Got your thinking cap on? Good. Don’t have one? Well, then you’re on your own when it comes to understanding the framework for the NHL’s Return to Play scenario that commissioner Gary Bettman laid out on NBCSN this afternoon.
That’s hyperbole, of course, but not really. In fairness to the NHL, any plans to restart the season while the COVID-19 pandemic is still active were always going to be difficult. There are so many factors to consider regarding the safety of everyone who could potentially be involved before even getting to how best to award the Stanley Cup and handle the draft lottery that any idea was bound to feel incomplete or uneasy.
That said, Bettman took to the air today to lay out in a grainy video call just what the league and the NHLPA have agreed on at this point. None of this guarantees games will return, but a basic framework has been established.
“At the pause, we committed to resuming play only when appropriate and prudent. We are hopeful the Return To Play Plan will allow us to complete the season and award the Stanley Cup in a manner in which the health and safety of our players, on-ice officials, team staff and associated individuals involved are paramount. Accordingly, an essential component of the Plan is a rigorous, regular schedule of testing.”
You can watch the whole segment here. Be ready to have your brain melted.
That’s A LOT to digest, and I think I understand maybe 78-85 percent of it, akin to what my grades looked like in high school.
A couple of notes on dates: “Phase 2” of the Return to Play plan includes teams returning home to practice facilities for small group workouts and training. That is expected to begin in “Early June.”
“Phase 3,” which would not begin earlier than the beginning of July, will have formal training camps. This will require medical and local government authorization. Phase 4 is the playoff scenario detailed below.
Season Done, Qualifying Rounds and Playoffs
The first thing to note is easy: the 2019-20 season is complete after 69 games. Team records as of March 12, the date the NHL paused its schedule, are final. The Islanders finished 35-23-10 for 80 points, good for a .588 win percentage and seventh place in the Eastern Conference (we’ll parse out that whole 17-game win streak followed by four months of sucking at another time).
Under the NHL’s Return to Play plan, the top 12 teams in each conference have qualified for this year’s post-season tournament. The top four seeds will play one round-robin game against each other to determine seeding. The other eight will play in qualifying series based on their final standings positions. Winners will play one of the top four in what is technically the first round of the playoffs (got that?).
So the Islanders would play the Florida Panthers, who finished 10th in the East with 78 points, in a best-of-five qualifying round series. In case you were wondering how that match-up will look, MSG Network has you covered and the NHL goes a little more in-depth.
Round-robin games will be played using regular season rules, while the qualifying round games will use playoff overtime rules.
The games will be played at two hub cities - one for the West and one of the East - that have yet to be decided. Candidates include Chicago, Columbus, Dallas, Edmonton, Las Vegas, Los Angeles, Minneapolis/St. Paul, Pittsburgh, Toronto and Vancouver, but Bettman stressed that no official selections have been made and won’t for several weeks.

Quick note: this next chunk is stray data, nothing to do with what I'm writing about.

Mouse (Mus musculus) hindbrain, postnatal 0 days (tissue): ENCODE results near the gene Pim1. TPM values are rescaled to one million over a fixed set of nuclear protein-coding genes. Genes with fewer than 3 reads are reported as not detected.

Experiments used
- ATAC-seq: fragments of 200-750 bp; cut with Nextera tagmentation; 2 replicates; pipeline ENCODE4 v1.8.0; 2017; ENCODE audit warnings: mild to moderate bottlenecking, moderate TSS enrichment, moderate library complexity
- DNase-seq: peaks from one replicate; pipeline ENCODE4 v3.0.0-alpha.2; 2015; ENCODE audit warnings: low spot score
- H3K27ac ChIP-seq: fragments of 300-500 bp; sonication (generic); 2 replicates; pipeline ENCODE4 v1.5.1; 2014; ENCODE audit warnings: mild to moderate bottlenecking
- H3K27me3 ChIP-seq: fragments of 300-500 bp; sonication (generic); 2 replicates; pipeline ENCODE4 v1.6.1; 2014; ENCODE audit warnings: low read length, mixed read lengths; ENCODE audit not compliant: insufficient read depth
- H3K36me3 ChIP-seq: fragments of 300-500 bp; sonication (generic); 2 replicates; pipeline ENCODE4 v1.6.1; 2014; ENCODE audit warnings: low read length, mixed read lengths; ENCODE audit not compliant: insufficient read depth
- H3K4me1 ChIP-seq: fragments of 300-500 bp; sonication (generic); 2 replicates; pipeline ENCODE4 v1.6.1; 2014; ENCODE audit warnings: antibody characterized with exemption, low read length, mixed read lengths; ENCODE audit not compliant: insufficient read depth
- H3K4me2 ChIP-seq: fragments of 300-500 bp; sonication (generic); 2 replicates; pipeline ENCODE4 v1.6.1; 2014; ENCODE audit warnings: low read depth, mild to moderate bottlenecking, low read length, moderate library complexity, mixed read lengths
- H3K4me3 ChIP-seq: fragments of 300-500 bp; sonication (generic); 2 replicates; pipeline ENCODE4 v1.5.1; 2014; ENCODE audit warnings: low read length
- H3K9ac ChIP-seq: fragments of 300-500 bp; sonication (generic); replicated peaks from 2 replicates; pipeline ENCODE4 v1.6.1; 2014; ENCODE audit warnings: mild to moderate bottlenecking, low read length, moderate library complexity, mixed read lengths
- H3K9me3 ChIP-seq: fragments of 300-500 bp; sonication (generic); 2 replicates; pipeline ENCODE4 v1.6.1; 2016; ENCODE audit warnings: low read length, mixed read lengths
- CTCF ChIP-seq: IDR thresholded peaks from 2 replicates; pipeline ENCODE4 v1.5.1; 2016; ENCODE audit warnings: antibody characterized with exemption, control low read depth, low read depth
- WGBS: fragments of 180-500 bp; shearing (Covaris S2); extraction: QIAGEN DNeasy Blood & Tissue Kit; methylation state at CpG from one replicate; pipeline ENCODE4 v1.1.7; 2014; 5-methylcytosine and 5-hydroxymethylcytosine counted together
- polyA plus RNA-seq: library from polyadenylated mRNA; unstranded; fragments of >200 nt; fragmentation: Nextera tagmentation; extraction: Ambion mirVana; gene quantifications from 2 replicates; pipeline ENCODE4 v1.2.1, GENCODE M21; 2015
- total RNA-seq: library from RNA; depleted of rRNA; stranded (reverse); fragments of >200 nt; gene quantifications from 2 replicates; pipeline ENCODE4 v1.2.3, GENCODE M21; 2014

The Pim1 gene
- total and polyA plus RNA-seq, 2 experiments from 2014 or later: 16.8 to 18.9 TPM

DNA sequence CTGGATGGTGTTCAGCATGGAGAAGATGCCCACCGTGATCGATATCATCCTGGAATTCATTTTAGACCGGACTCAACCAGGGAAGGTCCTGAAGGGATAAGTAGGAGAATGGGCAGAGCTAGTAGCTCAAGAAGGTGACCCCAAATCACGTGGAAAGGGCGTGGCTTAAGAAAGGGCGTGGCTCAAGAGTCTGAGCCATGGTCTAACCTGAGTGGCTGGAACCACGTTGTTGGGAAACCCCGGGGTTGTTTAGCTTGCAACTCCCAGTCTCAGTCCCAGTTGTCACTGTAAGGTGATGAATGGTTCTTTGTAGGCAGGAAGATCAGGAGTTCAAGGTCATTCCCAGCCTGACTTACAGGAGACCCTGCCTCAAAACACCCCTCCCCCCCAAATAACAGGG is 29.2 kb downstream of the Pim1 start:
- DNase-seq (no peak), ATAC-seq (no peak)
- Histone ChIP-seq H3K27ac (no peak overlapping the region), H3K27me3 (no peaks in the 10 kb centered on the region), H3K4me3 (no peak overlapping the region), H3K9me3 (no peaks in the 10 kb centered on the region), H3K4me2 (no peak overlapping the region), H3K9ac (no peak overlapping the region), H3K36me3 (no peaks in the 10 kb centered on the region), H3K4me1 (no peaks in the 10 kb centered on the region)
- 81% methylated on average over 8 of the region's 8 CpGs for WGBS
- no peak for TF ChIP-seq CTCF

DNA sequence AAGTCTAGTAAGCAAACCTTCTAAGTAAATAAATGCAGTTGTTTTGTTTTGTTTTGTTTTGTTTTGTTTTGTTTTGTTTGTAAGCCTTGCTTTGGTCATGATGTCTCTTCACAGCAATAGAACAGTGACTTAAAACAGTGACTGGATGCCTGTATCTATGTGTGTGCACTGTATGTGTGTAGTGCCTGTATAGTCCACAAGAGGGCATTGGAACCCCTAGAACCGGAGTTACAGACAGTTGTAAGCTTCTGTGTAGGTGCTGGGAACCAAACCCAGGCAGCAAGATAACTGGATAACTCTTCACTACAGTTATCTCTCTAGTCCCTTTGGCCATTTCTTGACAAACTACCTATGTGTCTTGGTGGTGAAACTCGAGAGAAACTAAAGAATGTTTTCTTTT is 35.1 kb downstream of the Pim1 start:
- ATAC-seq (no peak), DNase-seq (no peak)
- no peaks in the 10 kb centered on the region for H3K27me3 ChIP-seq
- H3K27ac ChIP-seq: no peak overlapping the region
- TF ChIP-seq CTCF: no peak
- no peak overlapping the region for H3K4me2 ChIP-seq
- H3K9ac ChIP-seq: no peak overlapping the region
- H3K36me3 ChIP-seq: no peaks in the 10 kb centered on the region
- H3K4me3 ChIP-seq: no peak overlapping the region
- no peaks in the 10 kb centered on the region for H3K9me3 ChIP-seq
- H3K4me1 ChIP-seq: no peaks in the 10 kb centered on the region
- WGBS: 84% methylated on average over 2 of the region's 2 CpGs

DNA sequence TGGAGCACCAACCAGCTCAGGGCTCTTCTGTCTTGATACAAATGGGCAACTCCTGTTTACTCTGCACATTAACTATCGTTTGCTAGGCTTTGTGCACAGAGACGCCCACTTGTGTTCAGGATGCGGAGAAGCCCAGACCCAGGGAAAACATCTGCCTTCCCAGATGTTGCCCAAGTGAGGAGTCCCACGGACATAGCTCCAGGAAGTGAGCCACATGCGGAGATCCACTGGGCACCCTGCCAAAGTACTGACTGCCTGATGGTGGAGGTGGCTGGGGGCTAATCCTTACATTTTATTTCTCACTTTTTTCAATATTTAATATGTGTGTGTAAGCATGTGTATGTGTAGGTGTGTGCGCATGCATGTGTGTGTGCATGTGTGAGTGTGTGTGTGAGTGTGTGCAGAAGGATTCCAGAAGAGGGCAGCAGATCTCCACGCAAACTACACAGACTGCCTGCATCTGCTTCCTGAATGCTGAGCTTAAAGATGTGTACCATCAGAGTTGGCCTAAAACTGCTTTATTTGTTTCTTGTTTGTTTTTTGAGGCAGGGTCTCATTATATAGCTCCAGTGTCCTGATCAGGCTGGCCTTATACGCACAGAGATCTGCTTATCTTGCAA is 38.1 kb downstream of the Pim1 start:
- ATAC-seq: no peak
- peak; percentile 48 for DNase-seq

The length of the first two playoff rounds beyond the qualifying ones is also yet to be determined, but Bettman says the league feels the qualifying and first two rounds can be done in a month. Conference finals and the Stanley Cup Final will each be best-of-seven series.
The Lottery. Whoo boy.
Okay, so the playoff stuff is pretty straightforward, even given everything that’s still TBD. The lottery is a different kettle of ping-pong balls entirely.
The seven non-playoff teams are automatically entered and their seasons are ended. The eight teams that lose in the qualifying rounds will also be added to the lottery.
On June 26th, a lottery will be held with three draws, each to determine one of the top three selections in the draft. If one of the seven non-playoff teams wins each of those draws, the rest will be determined by regular season winning percentage.
If one of the eight place holder slots - each representing a qualifying round team - wins a top three pick, then the lottery enters Phase 2, in which one of the top three choices will be determined. This is a safety mechanism to try and make sure that the non-playoff teams get a shot at the top picks and that “playoff” teams (emphasis on the ““ there), don’t.
The NHL is going to do one draft lottery, but reserve the right to do a second one later on if the results of the first one don't turn out the way they were hoping for— Dimitri Filipovic (@DimFilipovic) May 26, 2020
No, I don’t fully understand it either but the breakdown at the Islanders site is actually very helpful. Maybe by June 26th it’ll make sense. Remember: The Islanders’ first round pick this year belongs to the Ottawa Senators for the J.G. Pageau trade, but is Top 3 protected should it end up that high, which I don’t think it can unless some really crazy shit happens.
Bettman made the rounds with several media outlets right after his NBCSN segment so expect much, much more written about this to come out over the next several hours. If there are some updates, we’ll slap them in here.
And remember: a lot still has to happen before this thing actually takes off. But we can at least look back at the season that was and look ahead to some events that might still take place.
What about next season? There’s a phase for that, too:
Bettman reiterates that for next season, 2020-21, it could start as late as December if not ``start of January'' if necessary. Would still try to play a full season— Pierre LeBrun (@PierreVLeBrun) May 26, 2020